Abbaye de Jumièges

Ruin with spir­itual power
Once the abbey was one of the richest in France; today it is in ruins. However, they suggest the former signif­icance of the monastery. Completely preserved are the 47-meter-high twin towers, which are well visible from far away. The roof­less nave is of huge dimen­sions. It has a length of over 120 meters. The cloister built in late gothic style is partially destroyed. Lord Stuart de Roth­esay had bought a wing and had it installed in his High­cliffe Castle near Bournemouth. In the middle of the rest of the cloister grows a powerful yew tree for more than 500 years. In St-Peters-Church next to the main church remains of Carolin­gian murals are preserved. An arch in the west­work shows the typical meander pattern. On the south wall a portrait can be seen, but of whom is not known.
G

Giverny: Monet's Gardens

Nature's piece of art: water, flowers and peace

Monet allegedly claimed that there was nothing he could do besides painting and gardening. His gardens are them­selves a work of art and not merely a collec­tion of flower beds.

The famous impres­sionist specif­ically designed the gardens as a source of inspi­ra­tion for his paint­ings. Conversely, he converted images in his head into real arrange­ments in his park. The painter achieved his dream at great effort and expense: six gardeners were hired to help him imple­ment his ideas. Beds were created that overflow with flowers from early spring to late autumn. Monet skillfully arranged the flowers and plants to provide a full range of carefully coor­d­inated shades of color. Such famous works as the water lily and the Japa­nese bridge paint­ings were created in Giverny, where Monet lived from 1883 until his death in 1926. Today his gardens are a living museum open to the public.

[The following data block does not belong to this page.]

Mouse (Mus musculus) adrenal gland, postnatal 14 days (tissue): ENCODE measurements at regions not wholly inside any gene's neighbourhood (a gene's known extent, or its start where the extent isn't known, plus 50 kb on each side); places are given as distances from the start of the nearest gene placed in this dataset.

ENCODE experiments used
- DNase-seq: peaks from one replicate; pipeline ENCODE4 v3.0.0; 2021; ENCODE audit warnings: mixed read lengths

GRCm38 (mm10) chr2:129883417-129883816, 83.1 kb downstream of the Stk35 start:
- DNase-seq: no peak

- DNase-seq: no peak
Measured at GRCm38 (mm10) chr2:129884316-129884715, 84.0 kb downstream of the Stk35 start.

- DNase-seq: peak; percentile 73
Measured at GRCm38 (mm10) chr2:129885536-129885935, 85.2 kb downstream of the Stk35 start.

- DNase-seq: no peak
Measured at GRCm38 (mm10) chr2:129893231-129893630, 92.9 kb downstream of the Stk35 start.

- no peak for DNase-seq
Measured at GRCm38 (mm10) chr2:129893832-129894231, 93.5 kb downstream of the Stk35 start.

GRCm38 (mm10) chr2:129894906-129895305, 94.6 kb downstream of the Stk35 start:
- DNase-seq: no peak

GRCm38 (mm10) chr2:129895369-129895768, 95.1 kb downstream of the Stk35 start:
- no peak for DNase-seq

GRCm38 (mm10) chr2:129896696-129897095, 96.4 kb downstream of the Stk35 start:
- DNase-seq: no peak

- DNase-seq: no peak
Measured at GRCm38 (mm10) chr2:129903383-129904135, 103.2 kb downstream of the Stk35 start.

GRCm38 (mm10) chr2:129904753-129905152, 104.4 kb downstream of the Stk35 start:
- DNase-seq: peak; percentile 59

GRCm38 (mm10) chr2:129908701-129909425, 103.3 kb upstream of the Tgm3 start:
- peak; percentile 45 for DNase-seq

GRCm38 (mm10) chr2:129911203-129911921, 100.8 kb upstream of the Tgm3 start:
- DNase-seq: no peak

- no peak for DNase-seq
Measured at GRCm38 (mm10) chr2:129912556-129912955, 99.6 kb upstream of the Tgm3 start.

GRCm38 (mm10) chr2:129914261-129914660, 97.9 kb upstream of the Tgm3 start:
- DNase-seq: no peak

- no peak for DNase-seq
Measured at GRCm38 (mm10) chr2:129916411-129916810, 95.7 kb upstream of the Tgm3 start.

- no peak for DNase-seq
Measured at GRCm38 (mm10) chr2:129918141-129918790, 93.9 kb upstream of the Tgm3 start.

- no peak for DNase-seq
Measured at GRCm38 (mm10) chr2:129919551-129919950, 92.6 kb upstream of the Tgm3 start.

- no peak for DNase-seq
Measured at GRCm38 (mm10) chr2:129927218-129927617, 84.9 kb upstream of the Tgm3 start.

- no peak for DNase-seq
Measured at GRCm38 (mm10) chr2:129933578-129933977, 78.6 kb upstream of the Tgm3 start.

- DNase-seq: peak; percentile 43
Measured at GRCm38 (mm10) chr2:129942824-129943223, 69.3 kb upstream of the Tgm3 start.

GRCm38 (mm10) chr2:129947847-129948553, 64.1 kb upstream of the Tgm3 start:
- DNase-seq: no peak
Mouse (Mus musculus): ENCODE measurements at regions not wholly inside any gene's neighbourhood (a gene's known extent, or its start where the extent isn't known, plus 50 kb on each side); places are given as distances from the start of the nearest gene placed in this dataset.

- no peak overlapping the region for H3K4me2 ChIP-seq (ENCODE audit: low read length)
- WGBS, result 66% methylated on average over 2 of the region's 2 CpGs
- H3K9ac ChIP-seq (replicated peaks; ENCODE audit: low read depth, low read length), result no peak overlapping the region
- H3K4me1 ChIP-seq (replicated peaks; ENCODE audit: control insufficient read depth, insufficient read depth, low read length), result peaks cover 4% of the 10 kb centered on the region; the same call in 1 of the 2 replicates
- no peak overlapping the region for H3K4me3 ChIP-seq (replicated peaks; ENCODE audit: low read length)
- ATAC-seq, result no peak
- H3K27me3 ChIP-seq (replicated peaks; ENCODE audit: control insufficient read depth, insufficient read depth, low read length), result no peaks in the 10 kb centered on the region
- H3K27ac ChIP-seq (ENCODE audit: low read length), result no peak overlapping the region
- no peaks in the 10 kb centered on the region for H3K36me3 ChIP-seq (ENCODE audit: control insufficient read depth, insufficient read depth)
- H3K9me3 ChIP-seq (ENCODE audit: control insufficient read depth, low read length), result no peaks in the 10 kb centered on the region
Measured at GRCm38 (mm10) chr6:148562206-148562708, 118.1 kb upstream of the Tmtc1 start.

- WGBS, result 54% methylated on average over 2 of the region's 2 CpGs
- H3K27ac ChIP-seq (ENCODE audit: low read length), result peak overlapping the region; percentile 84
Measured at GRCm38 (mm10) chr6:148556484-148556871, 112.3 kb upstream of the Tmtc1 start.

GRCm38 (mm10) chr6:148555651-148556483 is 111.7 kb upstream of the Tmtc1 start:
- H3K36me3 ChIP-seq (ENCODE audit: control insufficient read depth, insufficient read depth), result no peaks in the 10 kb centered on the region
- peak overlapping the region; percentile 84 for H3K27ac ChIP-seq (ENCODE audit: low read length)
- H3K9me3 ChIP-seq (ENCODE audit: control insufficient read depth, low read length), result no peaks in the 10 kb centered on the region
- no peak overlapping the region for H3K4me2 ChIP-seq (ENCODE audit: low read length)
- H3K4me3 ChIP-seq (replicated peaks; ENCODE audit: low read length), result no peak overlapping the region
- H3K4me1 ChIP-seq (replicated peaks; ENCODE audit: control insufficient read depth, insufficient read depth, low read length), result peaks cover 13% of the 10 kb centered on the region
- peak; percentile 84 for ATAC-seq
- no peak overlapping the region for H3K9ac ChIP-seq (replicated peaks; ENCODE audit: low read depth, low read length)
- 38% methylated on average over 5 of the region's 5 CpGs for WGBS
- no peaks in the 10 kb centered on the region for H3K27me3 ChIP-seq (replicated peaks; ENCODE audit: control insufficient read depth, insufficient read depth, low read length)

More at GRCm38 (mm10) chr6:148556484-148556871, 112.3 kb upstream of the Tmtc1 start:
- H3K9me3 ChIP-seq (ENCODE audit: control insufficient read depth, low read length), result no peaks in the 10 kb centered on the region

Accommodation: A family residence

1 Night | 1x Double Occupancy | Bed & Breakfast

In Giverny, a dreamy little town on the Seine, where Claude Monet spent 46 years of his life, is the charming family resi­dence.

Surrounded by woods and a garden with over 8,000 apple trees, it offers five rooms, which – like the rest of the house – have been carefully restored by the owners Valerie and Francois. There is a large billiard table by the fireplace and Breakfast is served in the wood-panelled lounge. The rural ambi­ence is enhanced by the dogs and donkeys living on the farm and in the garden – a cat is living in the house. As the area is ideal for cycling tours, bicycles can be arranged on request.

From Giverny to Paris

Rental car drop-off

From Giverny to Paris

97 km | 2:00 h
For this short stretch you will take the motorway that follows the course of the Seine.

Rental car drop-off

Loca­tion: Paris-Charles de Gaulle Airport (Desk at Airport)

14 days
from € 1,949.00
per person based on two people sharing a double room
Services
  • Accommodation in a double room
  • Meals (as listed above)

An- und Abreise: Flüge zum Selberbuchen finden Sie im Internet. Falls Sie mit der Bahn anreisen möchten, buchen wir gern das Ticket für Sie.
You can start this tour on any date.
Best Travel Time: April–October

The prices can vary depending on the season.
Your Consultants
Jessica Parkin

Ph.: +49 (0)2268 92298-23


Leslie Jalowiecki

Ph.: +49 (0)2268 92298-67


Melissa Nußbaum

Ph.: +49 (0)2268 92298-57